Not surprisingly, Lukraphone and Semer especially were heavy on comfort—which is to say sacred—music. Their cantorials represent two distinct modes—that of Eastern European Jews, based on virtuoso solo performance, and the reformed Western style, in which arrangements were fixed and the cantor's voice more integrated into a chorus. An echt urban stylist, oberkantor Karl Neumann sings a solemn "Had Gadya" in Aramaic with a lilting, trilling German version on the flip side; other German cantors are backed by strings. More countrified, the primary Eastern khazn—and the revelation of the set—is Israel Bakon, a peripatetic young Chasidic singer from a family of cantors who was discovered by Hirsch Lewin. Bakon's soulful, sobbing, note-bending improvisations, heard on 23 sides, are both supple and raw. His repertoire includes Yiddish folk songs and Zionist anthems—you get the feeling he could have happily cut a record a day. (Mutatis mutandis, this bravado and hitherto unknown artist was the Kulturbund Robert Johnson—complete with spooky falsetto.)

As the Nazis consolidated power, the Kulturbund repertoire was increasingly regulated. Ultimately, only work by Jewish composers was permitted. No more records of Arnon Rojanski singing arias from Bizet and Puccini in Hebrew. Thus, the German tenor Mordechai Roth switched to Hebrew lieder, and bel canto singer Josef Schwarmer Stengyel recorded Yiddish folk material. Lukraphone, in particular, specialized in artists who were compelled to become more Jewish. This produced some bizarre syntheses: Toni Turk's operatic version of the Yiddish lullaby "Oyfn Pripetchik" (By the Fireplace), Kantor Schlomo Hartenberg's tango arrangement of the nostalgic ballad "My Shtetle Belz," the society klez of Sid Kay's Fellows—a jazz ensemble which, founded in the late '20s, had briefly included Sidney Bechet. Marion Koegel, a Marlene Dietrich look- if not sound-alike, made a German-accented, near hysterical version of the Sophie Tucker heart clutcher "My Yiddishe Mama." Paula Lindberg, a leading German concert contralto, recorded the Yiddish folk song "Almonds and Raisins."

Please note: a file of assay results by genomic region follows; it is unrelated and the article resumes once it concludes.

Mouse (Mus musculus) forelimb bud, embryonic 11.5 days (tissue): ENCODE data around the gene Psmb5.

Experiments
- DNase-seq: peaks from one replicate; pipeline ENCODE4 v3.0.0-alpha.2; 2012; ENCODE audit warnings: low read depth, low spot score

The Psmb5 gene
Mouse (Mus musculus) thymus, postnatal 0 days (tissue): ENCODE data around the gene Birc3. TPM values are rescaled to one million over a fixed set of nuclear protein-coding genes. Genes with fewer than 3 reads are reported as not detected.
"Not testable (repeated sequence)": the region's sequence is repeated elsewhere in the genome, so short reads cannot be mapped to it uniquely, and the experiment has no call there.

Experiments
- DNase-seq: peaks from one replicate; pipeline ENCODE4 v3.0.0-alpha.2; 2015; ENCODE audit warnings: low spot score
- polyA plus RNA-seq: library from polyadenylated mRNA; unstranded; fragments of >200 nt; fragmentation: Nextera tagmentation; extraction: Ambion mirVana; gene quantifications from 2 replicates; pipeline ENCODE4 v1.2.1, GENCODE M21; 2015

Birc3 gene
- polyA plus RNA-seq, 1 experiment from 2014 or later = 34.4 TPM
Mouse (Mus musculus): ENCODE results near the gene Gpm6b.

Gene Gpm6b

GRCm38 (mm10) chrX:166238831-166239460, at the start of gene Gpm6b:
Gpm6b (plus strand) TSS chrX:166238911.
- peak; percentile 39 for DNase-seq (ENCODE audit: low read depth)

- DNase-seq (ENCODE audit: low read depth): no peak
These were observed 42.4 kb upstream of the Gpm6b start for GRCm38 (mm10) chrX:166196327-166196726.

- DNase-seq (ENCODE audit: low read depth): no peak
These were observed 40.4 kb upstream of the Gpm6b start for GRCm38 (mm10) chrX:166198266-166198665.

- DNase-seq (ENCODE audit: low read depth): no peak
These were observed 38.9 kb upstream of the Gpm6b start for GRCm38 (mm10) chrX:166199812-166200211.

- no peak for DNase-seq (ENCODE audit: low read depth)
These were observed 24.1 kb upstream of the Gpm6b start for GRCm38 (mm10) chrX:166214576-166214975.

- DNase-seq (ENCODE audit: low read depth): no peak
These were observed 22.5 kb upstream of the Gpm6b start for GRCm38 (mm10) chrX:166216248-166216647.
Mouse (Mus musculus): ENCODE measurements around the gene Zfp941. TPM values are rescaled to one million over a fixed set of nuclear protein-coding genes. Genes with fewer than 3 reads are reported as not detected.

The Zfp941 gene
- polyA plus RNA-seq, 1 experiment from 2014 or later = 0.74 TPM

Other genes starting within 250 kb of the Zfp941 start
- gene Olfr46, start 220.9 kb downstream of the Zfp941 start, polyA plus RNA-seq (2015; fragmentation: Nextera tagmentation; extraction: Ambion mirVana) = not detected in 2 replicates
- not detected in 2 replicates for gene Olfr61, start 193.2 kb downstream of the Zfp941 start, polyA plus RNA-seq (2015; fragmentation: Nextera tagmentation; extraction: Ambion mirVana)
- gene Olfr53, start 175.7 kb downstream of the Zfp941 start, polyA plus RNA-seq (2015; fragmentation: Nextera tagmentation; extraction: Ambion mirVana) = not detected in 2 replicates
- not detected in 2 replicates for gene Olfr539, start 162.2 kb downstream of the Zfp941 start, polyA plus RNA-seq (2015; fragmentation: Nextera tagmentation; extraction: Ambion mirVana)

These recordings haunt more than they swing. By contrast, Shanachie's Music From the Yiddish Radio Project testifies to the particular late-'30s synthesis of klez and big-band jazz epitomized by the 1937 blockbuster "Bei Mir Bist Du Schoen." So does the new, two-CD Columbia release From Avenue A to the Great White Way: Yiddish & American Popular Songs From 1914-1950 (also assembled by Yiddish Radio Project maven Henry Sapoznik). Indeed, Avenue A, which mixes and matches obscurities like the song beginning "Yes we have no bananas—Gevalt!" with Xavier Cugat's samba-sized Yiddish swing, suggests a sort of call and response between Yiddish theater music and Tin Pan Alley throughout the first half of the 20th century.

No such dialectic was present in what was known before 1933 as the "German-Jewish symbiosis," unless it was in the banned Comedian Harmonists, the exiled Kurt Weill, or the extinguished world of Weimar cabaret. Beyond Recall offers only a tantalizing taste of such Kulturbund kleinkunst performances. The bon vivant Willie Rosen croons of being in Hawaii or spending a romantic evening at the "Golden Snail Inn," while versatile Dora Gerson—a singer associated with Brecht's Berliner Ensemble—performs the melancholy chanson "Vorbei" (Gone Beyond Recall), which gives the boxed set its title. Gerson had just been divorced by the opportunistic film director Veit Harlan, later responsible for the Final Solution curtain-raiser Jüd Suss.